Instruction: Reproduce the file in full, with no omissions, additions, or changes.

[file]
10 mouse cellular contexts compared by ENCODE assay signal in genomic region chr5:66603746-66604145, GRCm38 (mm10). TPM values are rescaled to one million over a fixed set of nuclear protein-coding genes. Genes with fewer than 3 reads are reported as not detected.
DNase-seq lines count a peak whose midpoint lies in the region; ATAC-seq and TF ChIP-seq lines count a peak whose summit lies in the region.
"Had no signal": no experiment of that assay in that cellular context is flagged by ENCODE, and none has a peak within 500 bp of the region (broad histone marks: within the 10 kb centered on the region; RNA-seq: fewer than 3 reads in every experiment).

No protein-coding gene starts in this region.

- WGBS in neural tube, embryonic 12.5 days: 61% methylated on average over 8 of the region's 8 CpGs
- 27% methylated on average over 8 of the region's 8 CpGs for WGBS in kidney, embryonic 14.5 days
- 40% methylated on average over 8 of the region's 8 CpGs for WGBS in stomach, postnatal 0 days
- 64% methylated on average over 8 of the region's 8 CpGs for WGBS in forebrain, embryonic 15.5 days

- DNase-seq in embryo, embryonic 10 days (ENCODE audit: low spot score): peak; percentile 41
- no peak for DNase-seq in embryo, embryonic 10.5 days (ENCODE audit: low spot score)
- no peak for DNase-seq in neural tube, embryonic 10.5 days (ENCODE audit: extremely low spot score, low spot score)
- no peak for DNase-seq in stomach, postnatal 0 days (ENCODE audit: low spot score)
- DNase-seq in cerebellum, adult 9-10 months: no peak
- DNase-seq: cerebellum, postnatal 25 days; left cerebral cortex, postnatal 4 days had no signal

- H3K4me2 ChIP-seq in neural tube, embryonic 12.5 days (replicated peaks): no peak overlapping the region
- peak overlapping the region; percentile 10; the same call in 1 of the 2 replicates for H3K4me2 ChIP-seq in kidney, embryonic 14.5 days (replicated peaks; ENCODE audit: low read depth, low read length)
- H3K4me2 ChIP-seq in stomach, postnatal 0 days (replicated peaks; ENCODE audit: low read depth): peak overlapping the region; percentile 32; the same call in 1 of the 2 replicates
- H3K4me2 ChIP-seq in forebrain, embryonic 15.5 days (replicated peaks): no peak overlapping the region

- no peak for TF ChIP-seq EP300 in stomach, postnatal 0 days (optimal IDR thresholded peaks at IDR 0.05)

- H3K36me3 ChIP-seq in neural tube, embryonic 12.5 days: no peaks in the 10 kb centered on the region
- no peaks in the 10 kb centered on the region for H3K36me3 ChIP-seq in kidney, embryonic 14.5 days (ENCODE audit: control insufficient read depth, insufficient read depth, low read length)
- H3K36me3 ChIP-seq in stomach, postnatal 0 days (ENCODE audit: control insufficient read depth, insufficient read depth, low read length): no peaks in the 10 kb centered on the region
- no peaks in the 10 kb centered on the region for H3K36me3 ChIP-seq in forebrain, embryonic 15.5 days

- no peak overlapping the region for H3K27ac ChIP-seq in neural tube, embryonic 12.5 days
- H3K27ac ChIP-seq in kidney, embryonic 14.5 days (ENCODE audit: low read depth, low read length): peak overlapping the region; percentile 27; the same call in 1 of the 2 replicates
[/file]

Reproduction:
10 mouse cellular contexts compared by ENCODE assay signal in genomic region chr5:66603746-66604145, GRCm38 (mm10). TPM values are rescaled to one million over a fixed set of nuclear protein-coding genes. Genes with fewer than 3 reads are reported as not detected.
DNase-seq lines count a peak whose midpoint lies in the region; ATAC-seq and TF ChIP-seq lines count a peak whose summit lies in the region.
"Had no signal": no experiment of that assay in that cellular context is flagged by ENCODE, and none has a peak within 500 bp of the region (broad histone marks: within the 10 kb centered on the region; RNA-seq: fewer than 3 reads in every experiment).

No protein-coding gene starts in this region.

- WGBS in neural tube, embryonic 12.5 days: 61% methylated on average over 8 of the region's 8 CpGs
- 27% methylated on average over 8 of the region's 8 CpGs for WGBS in kidney, embryonic 14.5 days
- 40% methylated on average over 8 of the region's 8 CpGs for WGBS in stomach, postnatal 0 days
- 64% methylated on average over 8 of the region's 8 CpGs for WGBS in forebrain, embryonic 15.5 days

- DNase-seq in embryo, embryonic 10 days (ENCODE audit: low spot score): peak; percentile 41
- no peak for DNase-seq in embryo, embryonic 10.5 days (ENCODE audit: low spot score)
- no peak for DNase-seq in neural tube, embryonic 10.5 days (ENCODE audit: extremely low spot score, low spot score)
- no peak for DNase-seq in stomach, postnatal 0 days (ENCODE audit: low spot score)
- DNase-seq in cerebellum, adult 9-10 months: no peak
- DNase-seq: cerebellum, postnatal 25 days; left cerebral cortex, postnatal 4 days had no signal

- H3K4me2 ChIP-seq in neural tube, embryonic 12.5 days (replicated peaks): no peak overlapping the region
- peak overlapping the region; percentile 10; the same call in 1 of the 2 replicates for H3K4me2 ChIP-seq in kidney, embryonic 14.5 days (replicated peaks; ENCODE audit: low read depth, low read length)
- H3K4me2 ChIP-seq in stomach, postnatal 0 days (replicated peaks; ENCODE audit: low read depth): peak overlapping the region; percentile 32; the same call in 1 of the 2 replicates
- H3K4me2 ChIP-seq in forebrain, embryonic 15.5 days (replicated peaks): no peak overlapping the region

- no peak for TF ChIP-seq EP300 in stomach, postnatal 0 days (optimal IDR thresholded peaks at IDR 0.05)

- H3K36me3 ChIP-seq in neural tube, embryonic 12.5 days: no peaks in the 10 kb centered on the region
- no peaks in the 10 kb centered on the region for H3K36me3 ChIP-seq in kidney, embryonic 14.5 days (ENCODE audit: control insufficient read depth, insufficient read depth, low read length)
- H3K36me3 ChIP-seq in stomach, postnatal 0 days (ENCODE audit: control insufficient read depth, insufficient read depth, low read length): no peaks in the 10 kb centered on the region
- no peaks in the 10 kb centered on the region for H3K36me3 ChIP-seq in forebrain, embryonic 15.5 days

- no peak overlapping the region for H3K27ac ChIP-seq in neural tube, embryonic 12.5 days
- H3K27ac ChIP-seq in kidney, embryonic 14.5 days (ENCODE audit: low read depth, low read length): peak overlapping the region; percentile 27; the same call in 1 of the 2 replicates